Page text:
Every Friday we highlight five things we have on our radar that we think should be on yours, too.
Here’s this week’s Friday Fives.
The Fourth of July in 1776 is regarded by most as America’s birthday. But what if we were to tell you that the country’s true birth date was in August 1619? Last week The New York Times launched The 1619 Project — a major initiative memorializing 400th anniversary of the beginning of American slavery. It aims to educate readers and reframe U.S. history, placing the consequences of slavery and the contributions of black Americans at the center of our country’s narrative. Spanning the entire New York Times platform, The 1619 Project includes a growing series of essays and articles that take a hard look at our country’s past and examine the implications for our future. With important perspectives told in an unflinching voice (all housed in a beautiful website), we’ll be following the rest of this project as it rolls out in the coming weeks. — KJ
In a world where fake news is everywhere, why not add your own to the chaos? Grover, a fake news detector that can spot articles written by machines with 73% accuracy, has another, more amazing use: it can generate pretty amusing (and kind of scary) fake news articles based on any title you come up with. I tried to get it to write this summary for me (meta, I know), but it went off on a tangent about animated butterflies written by a fake scientist in 2014. These articles may not be the best content that journalism has to offer, but they definitely highlight the need to guard against the increasing amount of fake news making its way across the internet. And while this might be a serious issue in our current political landscape, you can still have some fun propagating your own fake political articles to your favorite relatives just in time for Thanksgiving dinner. — MC
Imagine — a male free-climber zipping up his tent on a small perch at the edge of a cliff. Suddenly, the camera cuts to a male astronaut suspended in mid-air, followed by a male para-athlete runner making a death-defying jump. Then we finally see a woman, reading a book with her baby on the side of a highway as an electric Volkswagen zips by. Commercials like these raise a lot of questions, like who takes their baby to the side of a highway to read a book? And more importantly, why are the death-defying acts depicted in the ad only performed by men? As part of their new initiative to battle harmful gender stereotyping, the UK’s Advertising Standards Authority (ASA) has banned this Volkswagen ad from the air. While we’ve come a long way from ads of decades past that assigned a woman value based on her ability to clean and cook, many advertisements still use harmful gender stereotypes that not only paint women in a poor light, but also men (as evidenced by the long history of SNL parodies ranging from Hungry Guys to Mom Jeans). With these new steps, the ASA is hoping to tackle this harmful gender binary and create a safer advertising space for all. — AD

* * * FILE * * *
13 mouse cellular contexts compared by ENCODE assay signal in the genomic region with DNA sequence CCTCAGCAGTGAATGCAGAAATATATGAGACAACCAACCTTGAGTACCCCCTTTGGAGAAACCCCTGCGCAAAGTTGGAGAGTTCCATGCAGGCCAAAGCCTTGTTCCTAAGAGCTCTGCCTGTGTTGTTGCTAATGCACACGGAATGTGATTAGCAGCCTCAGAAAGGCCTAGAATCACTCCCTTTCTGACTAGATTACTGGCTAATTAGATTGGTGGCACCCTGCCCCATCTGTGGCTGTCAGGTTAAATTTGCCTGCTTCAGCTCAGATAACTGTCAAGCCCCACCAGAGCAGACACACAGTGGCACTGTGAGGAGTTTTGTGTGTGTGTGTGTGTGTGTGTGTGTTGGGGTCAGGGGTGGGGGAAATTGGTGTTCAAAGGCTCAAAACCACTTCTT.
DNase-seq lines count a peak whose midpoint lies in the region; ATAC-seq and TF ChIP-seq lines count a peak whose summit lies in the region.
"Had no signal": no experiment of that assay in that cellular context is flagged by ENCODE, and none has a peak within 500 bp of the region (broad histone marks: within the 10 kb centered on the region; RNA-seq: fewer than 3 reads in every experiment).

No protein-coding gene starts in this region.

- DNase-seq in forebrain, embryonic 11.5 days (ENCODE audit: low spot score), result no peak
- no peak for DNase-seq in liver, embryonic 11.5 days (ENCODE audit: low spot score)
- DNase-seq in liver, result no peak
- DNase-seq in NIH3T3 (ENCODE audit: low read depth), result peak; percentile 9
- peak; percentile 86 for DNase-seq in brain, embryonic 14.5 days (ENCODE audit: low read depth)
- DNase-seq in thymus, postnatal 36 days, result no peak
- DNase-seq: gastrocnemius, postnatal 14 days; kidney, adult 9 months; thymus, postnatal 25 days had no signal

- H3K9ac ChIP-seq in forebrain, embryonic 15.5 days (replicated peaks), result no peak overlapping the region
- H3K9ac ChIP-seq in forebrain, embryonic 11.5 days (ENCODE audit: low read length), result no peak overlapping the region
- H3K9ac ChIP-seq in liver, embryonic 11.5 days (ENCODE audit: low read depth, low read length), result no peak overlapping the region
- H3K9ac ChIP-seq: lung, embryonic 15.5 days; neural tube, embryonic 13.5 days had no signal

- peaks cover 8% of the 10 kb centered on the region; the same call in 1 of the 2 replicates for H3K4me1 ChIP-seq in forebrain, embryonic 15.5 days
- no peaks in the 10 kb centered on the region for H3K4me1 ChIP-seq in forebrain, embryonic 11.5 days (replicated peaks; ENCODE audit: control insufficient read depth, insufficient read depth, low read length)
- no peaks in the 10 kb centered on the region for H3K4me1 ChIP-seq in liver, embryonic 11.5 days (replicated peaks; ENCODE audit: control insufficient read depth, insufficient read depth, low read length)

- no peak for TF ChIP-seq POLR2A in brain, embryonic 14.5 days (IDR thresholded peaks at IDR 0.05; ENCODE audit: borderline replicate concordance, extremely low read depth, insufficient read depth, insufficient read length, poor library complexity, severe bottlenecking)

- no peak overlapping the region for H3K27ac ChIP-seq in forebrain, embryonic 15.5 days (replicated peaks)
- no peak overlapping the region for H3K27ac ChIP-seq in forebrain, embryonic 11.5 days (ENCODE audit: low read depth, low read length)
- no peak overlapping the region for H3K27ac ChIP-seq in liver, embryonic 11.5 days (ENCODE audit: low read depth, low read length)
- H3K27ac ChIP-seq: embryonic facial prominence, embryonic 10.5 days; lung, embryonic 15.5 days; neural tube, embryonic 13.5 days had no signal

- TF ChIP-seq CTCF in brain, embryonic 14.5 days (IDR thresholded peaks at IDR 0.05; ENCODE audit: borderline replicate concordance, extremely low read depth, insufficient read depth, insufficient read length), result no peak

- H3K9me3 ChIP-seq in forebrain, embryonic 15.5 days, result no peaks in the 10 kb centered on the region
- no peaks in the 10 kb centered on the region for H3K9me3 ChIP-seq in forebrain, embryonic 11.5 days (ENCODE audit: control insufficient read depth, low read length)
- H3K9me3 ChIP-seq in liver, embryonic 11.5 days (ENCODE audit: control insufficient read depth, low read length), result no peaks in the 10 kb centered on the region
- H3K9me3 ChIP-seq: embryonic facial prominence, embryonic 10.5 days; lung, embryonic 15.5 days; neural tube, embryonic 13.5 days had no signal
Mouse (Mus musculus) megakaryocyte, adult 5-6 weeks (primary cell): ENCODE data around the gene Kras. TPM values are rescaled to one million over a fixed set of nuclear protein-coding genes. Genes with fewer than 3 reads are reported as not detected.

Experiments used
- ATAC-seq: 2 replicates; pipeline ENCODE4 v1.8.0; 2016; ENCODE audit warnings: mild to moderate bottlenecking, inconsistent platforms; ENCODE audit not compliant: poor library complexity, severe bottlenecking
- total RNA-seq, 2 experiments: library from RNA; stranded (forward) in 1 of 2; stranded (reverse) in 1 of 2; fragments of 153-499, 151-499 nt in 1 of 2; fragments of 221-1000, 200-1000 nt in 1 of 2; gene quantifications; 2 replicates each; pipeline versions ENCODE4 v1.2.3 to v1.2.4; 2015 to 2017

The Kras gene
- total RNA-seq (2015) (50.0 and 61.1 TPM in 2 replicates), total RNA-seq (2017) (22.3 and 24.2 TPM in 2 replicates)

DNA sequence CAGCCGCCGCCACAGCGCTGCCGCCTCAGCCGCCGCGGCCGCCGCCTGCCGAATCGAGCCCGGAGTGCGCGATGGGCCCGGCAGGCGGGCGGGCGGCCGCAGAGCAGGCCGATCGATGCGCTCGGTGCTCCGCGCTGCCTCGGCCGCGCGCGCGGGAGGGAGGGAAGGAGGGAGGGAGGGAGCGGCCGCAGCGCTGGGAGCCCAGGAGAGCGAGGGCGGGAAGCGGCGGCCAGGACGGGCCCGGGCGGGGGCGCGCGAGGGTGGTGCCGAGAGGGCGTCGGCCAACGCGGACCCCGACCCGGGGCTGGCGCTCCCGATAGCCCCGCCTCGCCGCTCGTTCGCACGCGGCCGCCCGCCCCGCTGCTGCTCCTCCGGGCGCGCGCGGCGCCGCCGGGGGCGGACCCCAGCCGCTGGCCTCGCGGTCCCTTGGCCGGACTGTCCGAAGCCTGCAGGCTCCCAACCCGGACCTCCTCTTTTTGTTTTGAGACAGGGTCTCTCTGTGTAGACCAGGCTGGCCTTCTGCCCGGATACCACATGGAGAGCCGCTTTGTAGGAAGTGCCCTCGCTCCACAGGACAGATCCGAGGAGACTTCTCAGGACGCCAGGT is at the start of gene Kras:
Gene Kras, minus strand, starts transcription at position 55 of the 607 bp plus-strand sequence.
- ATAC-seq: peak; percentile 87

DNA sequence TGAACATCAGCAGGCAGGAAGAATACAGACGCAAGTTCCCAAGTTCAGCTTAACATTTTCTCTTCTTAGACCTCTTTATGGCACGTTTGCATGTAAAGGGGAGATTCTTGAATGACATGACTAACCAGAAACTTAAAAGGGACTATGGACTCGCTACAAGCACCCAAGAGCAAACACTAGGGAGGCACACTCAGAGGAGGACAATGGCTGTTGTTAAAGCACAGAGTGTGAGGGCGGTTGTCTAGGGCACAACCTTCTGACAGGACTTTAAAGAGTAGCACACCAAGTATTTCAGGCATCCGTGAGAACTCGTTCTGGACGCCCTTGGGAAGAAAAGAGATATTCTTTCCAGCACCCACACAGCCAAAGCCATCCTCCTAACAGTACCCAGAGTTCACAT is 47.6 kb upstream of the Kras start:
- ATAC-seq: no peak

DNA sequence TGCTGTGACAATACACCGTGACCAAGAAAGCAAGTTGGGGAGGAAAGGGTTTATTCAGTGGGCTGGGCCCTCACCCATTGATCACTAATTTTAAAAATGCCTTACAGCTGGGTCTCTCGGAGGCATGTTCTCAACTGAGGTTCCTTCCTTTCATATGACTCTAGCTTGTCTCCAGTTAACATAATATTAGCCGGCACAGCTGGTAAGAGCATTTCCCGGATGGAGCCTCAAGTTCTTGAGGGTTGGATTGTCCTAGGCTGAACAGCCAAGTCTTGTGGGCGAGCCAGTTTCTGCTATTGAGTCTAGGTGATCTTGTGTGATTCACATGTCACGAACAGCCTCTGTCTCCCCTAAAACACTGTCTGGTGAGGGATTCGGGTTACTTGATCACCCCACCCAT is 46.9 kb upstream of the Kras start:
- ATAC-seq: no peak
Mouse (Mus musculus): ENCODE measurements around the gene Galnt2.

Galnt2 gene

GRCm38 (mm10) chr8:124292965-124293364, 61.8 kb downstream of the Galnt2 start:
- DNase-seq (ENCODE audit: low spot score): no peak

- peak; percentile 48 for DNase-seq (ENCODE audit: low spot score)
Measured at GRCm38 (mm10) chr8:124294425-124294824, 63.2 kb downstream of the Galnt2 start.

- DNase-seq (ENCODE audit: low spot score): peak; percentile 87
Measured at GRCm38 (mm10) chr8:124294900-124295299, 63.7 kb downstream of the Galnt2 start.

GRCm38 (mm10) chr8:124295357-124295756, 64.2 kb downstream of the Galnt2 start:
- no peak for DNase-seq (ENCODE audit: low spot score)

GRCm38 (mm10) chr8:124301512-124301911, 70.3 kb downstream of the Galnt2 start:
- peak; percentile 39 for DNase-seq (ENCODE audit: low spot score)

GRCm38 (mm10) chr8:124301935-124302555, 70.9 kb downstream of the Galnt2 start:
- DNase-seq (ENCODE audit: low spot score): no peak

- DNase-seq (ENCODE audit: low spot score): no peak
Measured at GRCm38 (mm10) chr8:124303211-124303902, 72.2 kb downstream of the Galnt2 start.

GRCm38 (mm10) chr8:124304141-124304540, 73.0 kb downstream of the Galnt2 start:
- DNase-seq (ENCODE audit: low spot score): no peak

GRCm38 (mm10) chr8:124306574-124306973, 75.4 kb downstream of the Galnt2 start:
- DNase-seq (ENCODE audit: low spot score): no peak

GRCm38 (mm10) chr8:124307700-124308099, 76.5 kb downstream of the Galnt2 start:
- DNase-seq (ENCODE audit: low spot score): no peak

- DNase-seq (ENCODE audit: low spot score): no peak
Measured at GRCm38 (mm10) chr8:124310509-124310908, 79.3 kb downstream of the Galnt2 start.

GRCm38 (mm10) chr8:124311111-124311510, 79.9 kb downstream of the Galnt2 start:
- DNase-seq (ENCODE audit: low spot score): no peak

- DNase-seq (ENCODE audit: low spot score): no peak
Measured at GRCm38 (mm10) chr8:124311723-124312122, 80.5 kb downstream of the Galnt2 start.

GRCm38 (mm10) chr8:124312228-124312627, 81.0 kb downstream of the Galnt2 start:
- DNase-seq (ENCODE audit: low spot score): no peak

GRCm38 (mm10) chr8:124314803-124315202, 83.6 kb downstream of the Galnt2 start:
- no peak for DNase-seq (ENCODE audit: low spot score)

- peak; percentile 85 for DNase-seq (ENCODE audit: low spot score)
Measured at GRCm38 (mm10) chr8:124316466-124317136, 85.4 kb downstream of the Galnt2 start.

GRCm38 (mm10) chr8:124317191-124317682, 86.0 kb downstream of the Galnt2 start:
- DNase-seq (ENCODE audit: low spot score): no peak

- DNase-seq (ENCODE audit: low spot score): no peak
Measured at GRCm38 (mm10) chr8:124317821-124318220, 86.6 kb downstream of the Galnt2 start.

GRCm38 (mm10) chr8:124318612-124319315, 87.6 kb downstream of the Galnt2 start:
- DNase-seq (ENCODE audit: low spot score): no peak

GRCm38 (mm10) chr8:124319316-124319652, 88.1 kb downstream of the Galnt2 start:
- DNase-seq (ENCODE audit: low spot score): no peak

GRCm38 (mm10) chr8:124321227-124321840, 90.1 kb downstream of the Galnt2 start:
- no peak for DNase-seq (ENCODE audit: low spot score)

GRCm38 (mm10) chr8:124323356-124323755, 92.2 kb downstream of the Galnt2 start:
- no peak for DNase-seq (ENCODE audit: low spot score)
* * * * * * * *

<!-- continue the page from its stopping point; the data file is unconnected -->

It’s no secret that the fashion industry is unsustainable. The proliferation of brands seeking to feed consumers’ obsession with the latest and greatest styles has resulted in a global fashion machine that churns out nearly 100 million tons of waste each year. While many brands are seeking new innovations in recyclable fashion (like Adidas’ Infinite Hoodie) that require years of testing and development, the most immediate solution is also the most simple — stop buying new clothing and start buying used. A growing list of brands and retailers have recognized this opportunity in the pre-owned fashion, including H&M, Eileen Fisher, Macy’s, and JCPenney. And thanks to the magic of the internet, the secondhand shopping experience is more accessible and convenient than ever before. For shoppers who are seeking a specific luxury item (or who aren’t feeling up to the task of wading through the sea of Bushwick hipsters in their grungy yet intimidatingly well-curated vintage outfits flooding the aisles at Beacon’s Closet), you can now go thrifting from the comfort of your own couch. — KJ
Each day it seems like Google is finding shady new ways to innovate — from recording everything you say toharvesting your personal data without consent, it’s only natural that their newest feature will throw your life into even further disarray by making you hate everyone you live with. Google Nest has just launched a new Reminders component that allows users to set up special messaging and tasks for anyone in their home. Say goodbye to that old, outdated chore wheel — why bother with a physical chart when Google Nest can just remind your roommate 8–10 times it’s his turn to do the dishes (before you eventually give up and do them anyway). If you’re not quite ready to trade in your passive-aggressive roomie Post-its for their fancy digital equivalent, Google Nest reminders can also be used for things outside of household tasks. Maybe you’re a distant billionaire father who wants to remind his son Huxley that he’s going to do great on his exam tomorrow via Google Nest because walking over to the west wing of your mansion to tell him in person is just too exhausting. Thanks to Google, now you *finally* can. — AD